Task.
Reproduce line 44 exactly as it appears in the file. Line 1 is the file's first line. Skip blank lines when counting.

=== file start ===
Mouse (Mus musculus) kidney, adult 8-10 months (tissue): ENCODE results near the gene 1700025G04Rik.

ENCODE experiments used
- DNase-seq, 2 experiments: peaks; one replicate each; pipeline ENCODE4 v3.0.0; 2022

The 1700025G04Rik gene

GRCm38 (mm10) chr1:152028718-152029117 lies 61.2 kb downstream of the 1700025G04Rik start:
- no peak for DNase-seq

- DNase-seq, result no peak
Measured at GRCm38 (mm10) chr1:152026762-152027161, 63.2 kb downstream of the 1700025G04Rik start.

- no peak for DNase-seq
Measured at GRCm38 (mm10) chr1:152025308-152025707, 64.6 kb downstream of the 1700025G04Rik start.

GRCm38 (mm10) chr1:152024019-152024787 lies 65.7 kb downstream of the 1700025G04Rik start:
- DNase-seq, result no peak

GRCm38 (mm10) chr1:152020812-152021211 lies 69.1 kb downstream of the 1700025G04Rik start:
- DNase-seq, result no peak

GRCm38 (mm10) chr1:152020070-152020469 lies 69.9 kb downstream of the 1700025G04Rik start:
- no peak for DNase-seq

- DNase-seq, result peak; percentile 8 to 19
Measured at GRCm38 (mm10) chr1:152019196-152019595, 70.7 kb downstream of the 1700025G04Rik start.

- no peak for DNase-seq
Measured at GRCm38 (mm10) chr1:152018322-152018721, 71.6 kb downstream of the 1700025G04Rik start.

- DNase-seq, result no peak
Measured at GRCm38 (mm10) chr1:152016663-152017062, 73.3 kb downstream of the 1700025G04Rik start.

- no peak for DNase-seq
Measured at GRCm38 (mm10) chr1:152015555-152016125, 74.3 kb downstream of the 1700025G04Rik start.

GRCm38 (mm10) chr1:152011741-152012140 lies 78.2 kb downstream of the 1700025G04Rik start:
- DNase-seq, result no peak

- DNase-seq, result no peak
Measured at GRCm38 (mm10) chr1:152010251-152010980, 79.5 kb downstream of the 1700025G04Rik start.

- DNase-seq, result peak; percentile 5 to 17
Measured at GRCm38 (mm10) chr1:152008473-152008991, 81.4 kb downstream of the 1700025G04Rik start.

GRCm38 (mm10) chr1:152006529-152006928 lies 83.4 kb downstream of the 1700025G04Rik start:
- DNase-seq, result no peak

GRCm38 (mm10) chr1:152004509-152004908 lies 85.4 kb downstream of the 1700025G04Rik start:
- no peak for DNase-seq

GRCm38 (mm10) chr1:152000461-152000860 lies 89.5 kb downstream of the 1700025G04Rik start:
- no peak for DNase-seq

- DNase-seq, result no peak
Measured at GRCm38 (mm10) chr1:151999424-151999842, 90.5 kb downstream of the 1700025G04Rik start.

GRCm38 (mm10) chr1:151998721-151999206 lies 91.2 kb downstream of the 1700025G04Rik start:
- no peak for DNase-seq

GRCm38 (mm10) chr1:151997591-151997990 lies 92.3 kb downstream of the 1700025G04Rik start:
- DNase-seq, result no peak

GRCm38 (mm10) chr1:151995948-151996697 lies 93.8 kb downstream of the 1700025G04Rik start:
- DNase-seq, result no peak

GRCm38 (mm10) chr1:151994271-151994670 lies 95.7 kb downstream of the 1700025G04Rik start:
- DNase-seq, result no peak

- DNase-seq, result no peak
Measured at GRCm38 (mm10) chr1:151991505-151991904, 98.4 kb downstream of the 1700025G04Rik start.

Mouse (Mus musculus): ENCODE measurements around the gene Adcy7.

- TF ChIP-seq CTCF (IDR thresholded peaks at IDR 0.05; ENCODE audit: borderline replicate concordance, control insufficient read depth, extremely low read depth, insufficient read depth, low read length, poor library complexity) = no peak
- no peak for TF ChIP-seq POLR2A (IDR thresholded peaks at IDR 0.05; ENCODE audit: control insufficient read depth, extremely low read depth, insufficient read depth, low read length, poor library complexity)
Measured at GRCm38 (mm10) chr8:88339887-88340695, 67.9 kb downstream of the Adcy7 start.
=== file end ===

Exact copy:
- DNase-seq, result no peak